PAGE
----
Find the right water testing lab for Food Safety Modernization Act Produce Safety Rule compliance

Although the Food Safety Modernization Act has added new testing methods to the approval list, finding the right lab still isn't easy. Use this map to find a lab near you.

Image of MSU Extension's interactive map of water testing labs.
Water labs in Michigan that offer testing methods approved under FSMA.

While the compliance dates for most of the Produce Safety Rule (PSR) have arrived, when it comes to agricultural water, growers have a little more time get into their routine. This is because there have been changes to the types of tests allowed under the rule, but this expansion in available tests doesn’t mean finding the right lab will be easy.

The first consideration in finding a lab is figuring out what kind of water you are using on your farm. Water used for frost protection, overhead irrigation and crop sprays (among other things) is categorized as production water. Any non-municipal water source where the water touches the portion of the plant that is eventually harvested will need to have a quantitative test, or one that generates a number, performed.

Water on the farm used during or after harvest for things like washing, fluming and cooling produce is post-harvest water. This water can either be tested using either quantitative or presence/absence methods.

Production water

When figuring out where you can get your production water tested, consider both the testing methods available at the labs you are looking at, as well as how quickly you can get samples to the labs. For pre-harvest water, the Food Safety Modernization Act’s (FSMA) Produce Safety Rule currently allows nine tests, all of which essentially count (or quantify) the number of generic E. coli in the water. The numbers you receive from these tests will allow you to calculate a geometric mean and build your water quality profile. The tests currently allowed are:

  • Method 1103.1 (mTEC agar)
  • Method 1603 (modified mTEC agar)
  • Method 1604 (MI agar)
  • Method D 5392-93 (mTEC agar)
  • Method 9213 D (mTEC agar)
  • Method 9222 B (m-Endo) followed by 9222 G (NA-MUG agar)
  • Method 9223 B (IDEXX Colilert test kit), with Quanti-tray 2000
  • Method 9223 B (IDEXX Colilert-18 test kit), with Quanti-tray 2000
  • Hach Method 10029 (m-ColiBlue 24 ampules)

Think of a method number like the scientific name of a species. Scientists call corn Zea mays to make sure other scientists are on the same page, and these method numbers are how people deeply involved in water testing refer to the tests. The “common name” of some of these tests are listed above in parentheses.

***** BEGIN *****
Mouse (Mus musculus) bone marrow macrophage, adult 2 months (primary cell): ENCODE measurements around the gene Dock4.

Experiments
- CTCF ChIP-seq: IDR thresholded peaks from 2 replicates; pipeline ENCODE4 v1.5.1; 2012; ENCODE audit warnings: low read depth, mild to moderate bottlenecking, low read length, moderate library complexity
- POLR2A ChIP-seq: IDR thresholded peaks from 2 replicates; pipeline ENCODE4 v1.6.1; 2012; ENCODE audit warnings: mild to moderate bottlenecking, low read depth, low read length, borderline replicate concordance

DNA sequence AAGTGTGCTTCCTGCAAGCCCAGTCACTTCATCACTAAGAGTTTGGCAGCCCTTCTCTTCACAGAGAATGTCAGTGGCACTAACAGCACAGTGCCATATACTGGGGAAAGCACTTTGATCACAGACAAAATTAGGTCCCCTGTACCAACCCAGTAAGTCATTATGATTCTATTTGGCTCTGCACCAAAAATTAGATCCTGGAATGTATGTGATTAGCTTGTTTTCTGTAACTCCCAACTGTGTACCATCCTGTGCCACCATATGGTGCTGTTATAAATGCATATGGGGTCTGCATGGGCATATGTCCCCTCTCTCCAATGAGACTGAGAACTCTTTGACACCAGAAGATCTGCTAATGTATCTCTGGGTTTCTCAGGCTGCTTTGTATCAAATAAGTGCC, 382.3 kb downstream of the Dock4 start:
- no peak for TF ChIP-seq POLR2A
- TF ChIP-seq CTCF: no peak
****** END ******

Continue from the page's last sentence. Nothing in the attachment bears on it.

Select a lab near your farm. For the quantitative tests, you only have six hours from the time you collect the sample until it needs to be at the lab for testing. This means that mailing a sample in is out of the question, or if a local health department sends samples they receive to the state water lab in Lansing, Michigan, it may also take too long.

Post-harvest water

For water used in the packhouse or for handwashing, there is a slightly different set of standards. Because the water must start with no detectable E. coli, some presence/absence methods can be used in addition to the methods listed above. These testing methods are:

  • TECTA EC/TC medium and instrument
  • Modified Colitag, ATP D05-0035
  • IDEXX Colilert test kit
  • IDEXX Colilert-18 test kit
  • IDEXX Colisure test kit
  • E*Colite Bag or Vial test
  • Readycult Coliforms 100

For post-harvest water tests, you have a longer time between when a sample is collected and when it needs to be tested. For the seven methods listed above, the hold time is 30 hours, so you have more time to get the sample to the lab.

Finding a lab

To aid growers in finding a local lab, Michigan State University Extension employees have surveyed public and private water testing labs from around Michigan. The information can be found in the map below or at, which highlights labs that offer the tests allowed by the Produce Safety Rule, as well as other information that can help you reach out to a lab and figure out how to get the water tests you need done. Note, the map is likely to change with time as labs adapt to the rule along with growers.

If you are not currently testing your water, now is a good time to start. It can take time to work out the kinks in your sampling protocol, and knowing what is going on with E. coli in your water and adjusting irrigation accordingly is a good agricultural practice. If you are a grower who has to comply with FSMA, total your produce sales and use the table below to get an idea of when you need to start your FSMA-compliant water testing. 

Business size (in produce sales)

Year to start testing

All other businesses (>$500K)


Small businesses (>$250K-500K)


Very small businesses (>$25K-250K)


If you are a lab who offers one of the above tests and want to be included on this map for Michigan growers, fill out a form detailing a little bit more about your lab, which will then be added to the map above. The online form can be found at If you are a lab preparing to field these types of calls, see “Farmers growing produce commonly eaten raw will be contacting water testing labs about new rule.”

For more information on on-farm food safety, as well as updates on the Produce Safety Rule and educational opportunities, visit the MSU Extension Agrifood Safety webpage.

Did you find this article useful?